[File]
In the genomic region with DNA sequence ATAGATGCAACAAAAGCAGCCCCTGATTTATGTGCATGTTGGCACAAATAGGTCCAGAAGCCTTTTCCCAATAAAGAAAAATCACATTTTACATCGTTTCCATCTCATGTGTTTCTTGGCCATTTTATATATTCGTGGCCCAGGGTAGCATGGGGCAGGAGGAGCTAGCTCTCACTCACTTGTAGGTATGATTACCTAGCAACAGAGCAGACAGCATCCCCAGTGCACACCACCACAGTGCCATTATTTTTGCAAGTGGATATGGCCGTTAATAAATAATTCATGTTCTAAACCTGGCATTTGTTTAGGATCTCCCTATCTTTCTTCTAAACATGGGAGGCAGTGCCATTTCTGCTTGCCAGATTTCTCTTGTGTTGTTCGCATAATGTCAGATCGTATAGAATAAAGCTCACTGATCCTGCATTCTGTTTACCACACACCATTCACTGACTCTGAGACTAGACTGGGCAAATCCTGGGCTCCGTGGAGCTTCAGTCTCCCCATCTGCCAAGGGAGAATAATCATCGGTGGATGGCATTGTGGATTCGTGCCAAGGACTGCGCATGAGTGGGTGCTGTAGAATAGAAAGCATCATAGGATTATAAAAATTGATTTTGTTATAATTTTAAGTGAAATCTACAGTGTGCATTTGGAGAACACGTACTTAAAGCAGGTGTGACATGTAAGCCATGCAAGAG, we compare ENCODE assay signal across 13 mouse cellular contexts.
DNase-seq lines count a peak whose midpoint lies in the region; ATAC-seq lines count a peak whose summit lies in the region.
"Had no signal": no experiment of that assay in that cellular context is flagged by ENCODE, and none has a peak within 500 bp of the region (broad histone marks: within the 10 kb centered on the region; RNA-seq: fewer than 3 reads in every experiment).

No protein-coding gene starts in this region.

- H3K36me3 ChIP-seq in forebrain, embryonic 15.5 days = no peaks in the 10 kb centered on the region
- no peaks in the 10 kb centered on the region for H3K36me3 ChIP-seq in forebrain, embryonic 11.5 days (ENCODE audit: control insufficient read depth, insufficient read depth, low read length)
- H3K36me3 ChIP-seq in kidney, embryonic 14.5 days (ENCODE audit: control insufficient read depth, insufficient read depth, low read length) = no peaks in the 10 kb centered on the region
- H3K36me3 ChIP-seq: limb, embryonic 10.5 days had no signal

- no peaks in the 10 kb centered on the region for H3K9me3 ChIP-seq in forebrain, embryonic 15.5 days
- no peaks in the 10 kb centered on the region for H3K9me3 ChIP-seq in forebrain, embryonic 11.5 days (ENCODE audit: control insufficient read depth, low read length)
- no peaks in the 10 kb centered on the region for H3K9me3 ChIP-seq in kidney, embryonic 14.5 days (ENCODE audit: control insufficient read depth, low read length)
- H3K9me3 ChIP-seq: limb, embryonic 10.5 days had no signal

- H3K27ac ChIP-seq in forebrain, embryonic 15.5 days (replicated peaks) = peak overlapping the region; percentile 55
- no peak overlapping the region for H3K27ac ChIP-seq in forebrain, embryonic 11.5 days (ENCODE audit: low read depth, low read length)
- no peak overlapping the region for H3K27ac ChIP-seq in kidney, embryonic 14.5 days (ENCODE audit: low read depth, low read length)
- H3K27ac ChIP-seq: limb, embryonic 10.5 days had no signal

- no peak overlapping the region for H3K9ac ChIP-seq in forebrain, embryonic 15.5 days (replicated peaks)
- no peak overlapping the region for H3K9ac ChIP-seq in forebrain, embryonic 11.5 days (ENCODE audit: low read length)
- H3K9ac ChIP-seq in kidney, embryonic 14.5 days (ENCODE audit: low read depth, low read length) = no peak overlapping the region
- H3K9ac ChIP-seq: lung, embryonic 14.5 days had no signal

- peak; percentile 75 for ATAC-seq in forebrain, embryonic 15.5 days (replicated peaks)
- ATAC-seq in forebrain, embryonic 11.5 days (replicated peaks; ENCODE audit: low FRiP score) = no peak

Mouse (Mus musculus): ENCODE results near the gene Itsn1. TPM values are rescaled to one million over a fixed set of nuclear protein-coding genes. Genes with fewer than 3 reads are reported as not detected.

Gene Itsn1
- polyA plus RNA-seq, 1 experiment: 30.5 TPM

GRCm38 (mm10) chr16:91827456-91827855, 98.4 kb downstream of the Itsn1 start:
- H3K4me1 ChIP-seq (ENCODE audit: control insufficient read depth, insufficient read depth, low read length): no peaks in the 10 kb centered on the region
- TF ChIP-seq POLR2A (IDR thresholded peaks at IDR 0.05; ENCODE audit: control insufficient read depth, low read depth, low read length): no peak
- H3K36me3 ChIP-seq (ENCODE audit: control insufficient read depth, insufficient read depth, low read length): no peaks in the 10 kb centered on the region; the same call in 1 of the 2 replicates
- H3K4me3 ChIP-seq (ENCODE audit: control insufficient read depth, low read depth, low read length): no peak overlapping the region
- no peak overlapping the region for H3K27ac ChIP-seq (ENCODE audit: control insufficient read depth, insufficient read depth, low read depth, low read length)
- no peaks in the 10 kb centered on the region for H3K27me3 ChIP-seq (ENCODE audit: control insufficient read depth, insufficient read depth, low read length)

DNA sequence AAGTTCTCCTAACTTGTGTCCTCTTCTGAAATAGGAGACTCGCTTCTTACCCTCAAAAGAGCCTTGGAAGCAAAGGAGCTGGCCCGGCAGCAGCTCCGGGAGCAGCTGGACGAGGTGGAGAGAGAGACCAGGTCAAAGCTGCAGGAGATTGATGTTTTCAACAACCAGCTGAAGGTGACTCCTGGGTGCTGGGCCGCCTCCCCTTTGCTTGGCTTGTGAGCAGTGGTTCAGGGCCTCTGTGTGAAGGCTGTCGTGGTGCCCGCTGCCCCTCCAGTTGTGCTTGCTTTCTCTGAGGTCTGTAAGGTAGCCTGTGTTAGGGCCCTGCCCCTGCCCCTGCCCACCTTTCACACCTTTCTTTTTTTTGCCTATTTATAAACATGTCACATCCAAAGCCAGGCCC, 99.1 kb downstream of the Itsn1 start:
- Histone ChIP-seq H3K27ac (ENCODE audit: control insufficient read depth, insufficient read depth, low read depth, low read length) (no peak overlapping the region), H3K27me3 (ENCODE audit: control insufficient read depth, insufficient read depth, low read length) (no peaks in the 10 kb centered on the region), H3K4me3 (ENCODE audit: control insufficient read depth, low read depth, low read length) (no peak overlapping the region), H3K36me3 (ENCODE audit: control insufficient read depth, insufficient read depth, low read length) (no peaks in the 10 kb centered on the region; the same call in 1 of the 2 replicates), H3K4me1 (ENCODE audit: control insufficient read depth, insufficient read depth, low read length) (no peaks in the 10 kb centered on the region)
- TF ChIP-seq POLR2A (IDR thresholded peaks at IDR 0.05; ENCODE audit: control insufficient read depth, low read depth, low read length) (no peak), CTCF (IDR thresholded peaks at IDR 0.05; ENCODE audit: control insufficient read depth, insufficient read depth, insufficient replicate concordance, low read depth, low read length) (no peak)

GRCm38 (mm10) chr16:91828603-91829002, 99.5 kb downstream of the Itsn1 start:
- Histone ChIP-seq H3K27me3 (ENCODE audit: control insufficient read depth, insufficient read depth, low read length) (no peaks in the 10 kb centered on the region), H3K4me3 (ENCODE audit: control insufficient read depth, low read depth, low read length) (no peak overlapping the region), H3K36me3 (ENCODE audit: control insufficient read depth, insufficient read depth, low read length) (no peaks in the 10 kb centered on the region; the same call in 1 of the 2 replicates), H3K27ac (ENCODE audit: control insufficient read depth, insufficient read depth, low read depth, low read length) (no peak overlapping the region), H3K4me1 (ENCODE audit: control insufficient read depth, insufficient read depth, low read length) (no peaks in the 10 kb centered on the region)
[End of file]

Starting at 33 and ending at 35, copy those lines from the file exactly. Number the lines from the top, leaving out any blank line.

DNA sequence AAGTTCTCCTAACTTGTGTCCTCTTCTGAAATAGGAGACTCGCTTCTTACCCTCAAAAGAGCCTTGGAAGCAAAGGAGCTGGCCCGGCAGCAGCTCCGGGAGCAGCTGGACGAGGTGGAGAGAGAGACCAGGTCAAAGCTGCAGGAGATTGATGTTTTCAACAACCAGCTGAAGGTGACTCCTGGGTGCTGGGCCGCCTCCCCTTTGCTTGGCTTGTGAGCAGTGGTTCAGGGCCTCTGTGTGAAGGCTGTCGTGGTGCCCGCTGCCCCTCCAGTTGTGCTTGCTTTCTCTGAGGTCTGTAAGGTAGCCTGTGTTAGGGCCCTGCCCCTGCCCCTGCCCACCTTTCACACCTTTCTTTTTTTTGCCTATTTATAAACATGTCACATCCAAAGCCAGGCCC, 99.1 kb downstream of the Itsn1 start:
- Histone ChIP-seq H3K27ac (ENCODE audit: control insufficient read depth, insufficient read depth, low read depth, low read length) (no peak overlapping the region), H3K27me3 (ENCODE audit: control insufficient read depth, insufficient read depth, low read length) (no peaks in the 10 kb centered on the region), H3K4me3 (ENCODE audit: control insufficient read depth, low read depth, low read length) (no peak overlapping the region), H3K36me3 (ENCODE audit: control insufficient read depth, insufficient read depth, low read length) (no peaks in the 10 kb centered on the region; the same call in 1 of the 2 replicates), H3K4me1 (ENCODE audit: control insufficient read depth, insufficient read depth, low read length) (no peaks in the 10 kb centered on the region)
- TF ChIP-seq POLR2A (IDR thresholded peaks at IDR 0.05; ENCODE audit: control insufficient read depth, low read depth, low read length) (no peak), CTCF (IDR thresholded peaks at IDR 0.05; ENCODE audit: control insufficient read depth, insufficient read depth, insufficient replicate concordance, low read depth, low read length) (no peak)